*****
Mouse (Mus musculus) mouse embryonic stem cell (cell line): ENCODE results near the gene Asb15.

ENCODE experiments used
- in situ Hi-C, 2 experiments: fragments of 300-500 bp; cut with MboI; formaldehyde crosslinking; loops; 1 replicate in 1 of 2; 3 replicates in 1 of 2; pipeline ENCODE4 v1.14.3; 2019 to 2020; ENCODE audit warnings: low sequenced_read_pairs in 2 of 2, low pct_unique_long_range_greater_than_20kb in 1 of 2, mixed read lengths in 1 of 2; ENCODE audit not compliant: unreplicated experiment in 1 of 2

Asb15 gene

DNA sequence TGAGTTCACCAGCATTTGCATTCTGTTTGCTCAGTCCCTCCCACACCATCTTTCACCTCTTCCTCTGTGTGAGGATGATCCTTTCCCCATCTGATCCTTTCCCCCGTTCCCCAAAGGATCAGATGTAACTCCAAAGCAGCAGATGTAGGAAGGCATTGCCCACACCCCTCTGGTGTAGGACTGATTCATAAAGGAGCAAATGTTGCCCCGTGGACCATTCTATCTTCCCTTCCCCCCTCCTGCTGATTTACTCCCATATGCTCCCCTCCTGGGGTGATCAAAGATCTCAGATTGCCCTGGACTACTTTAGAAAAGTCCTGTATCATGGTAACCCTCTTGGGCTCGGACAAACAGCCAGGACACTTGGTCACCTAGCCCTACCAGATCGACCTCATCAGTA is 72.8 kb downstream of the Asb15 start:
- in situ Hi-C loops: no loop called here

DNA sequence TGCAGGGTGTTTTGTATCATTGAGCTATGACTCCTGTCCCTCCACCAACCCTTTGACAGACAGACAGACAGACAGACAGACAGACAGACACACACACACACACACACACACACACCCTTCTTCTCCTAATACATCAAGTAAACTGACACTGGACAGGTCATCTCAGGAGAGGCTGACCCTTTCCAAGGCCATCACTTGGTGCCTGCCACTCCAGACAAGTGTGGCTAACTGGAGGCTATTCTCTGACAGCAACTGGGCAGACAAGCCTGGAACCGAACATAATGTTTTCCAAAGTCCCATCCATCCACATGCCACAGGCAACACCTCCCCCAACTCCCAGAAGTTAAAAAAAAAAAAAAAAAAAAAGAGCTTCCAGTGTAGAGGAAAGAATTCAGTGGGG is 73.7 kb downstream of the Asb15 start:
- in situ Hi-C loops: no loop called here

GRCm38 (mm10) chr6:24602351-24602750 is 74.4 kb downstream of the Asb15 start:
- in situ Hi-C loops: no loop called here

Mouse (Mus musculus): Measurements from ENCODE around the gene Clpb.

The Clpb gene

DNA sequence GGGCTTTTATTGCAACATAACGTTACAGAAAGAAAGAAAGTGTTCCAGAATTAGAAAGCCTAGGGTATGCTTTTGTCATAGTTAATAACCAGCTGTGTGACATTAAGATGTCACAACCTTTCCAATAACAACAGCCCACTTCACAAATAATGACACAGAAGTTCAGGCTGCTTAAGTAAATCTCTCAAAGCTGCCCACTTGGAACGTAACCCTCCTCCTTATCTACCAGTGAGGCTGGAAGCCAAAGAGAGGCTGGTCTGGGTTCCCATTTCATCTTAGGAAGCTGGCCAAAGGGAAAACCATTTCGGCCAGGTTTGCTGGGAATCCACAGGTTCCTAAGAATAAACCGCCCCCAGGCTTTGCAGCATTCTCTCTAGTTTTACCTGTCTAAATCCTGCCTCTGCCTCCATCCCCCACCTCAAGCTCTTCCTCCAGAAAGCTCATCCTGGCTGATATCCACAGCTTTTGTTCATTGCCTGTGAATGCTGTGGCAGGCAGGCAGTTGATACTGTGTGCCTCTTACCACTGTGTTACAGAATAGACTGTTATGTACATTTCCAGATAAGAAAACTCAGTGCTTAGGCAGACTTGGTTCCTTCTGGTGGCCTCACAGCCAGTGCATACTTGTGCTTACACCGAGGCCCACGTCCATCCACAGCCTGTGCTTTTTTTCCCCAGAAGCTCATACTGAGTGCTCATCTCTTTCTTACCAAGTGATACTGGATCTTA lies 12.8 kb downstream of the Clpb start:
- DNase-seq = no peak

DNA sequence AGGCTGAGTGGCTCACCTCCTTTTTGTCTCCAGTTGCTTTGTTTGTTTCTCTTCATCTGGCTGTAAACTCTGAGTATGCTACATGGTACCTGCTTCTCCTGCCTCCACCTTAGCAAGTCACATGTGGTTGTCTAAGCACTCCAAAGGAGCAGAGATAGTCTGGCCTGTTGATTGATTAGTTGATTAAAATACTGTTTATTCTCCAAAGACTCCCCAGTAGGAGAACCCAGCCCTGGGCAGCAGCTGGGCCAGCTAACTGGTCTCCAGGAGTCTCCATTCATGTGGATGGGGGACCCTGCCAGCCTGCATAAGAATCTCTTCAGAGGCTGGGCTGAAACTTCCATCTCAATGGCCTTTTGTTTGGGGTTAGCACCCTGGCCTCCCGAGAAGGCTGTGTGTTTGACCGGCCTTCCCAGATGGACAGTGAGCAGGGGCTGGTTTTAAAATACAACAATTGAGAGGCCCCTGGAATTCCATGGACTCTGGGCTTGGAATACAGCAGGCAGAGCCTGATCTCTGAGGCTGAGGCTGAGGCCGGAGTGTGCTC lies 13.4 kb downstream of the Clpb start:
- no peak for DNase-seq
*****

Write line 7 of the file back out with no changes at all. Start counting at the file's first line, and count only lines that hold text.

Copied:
DNA sequence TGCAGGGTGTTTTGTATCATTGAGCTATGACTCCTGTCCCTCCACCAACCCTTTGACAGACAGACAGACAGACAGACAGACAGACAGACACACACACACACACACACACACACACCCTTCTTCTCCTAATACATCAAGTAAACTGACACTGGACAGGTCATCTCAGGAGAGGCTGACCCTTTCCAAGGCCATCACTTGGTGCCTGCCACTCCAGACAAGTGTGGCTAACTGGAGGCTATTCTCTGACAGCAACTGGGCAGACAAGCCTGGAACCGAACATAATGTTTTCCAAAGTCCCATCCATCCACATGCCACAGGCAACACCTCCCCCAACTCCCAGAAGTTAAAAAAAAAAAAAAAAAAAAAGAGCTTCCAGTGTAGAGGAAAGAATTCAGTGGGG is 73.7 kb downstream of the Asb15 start: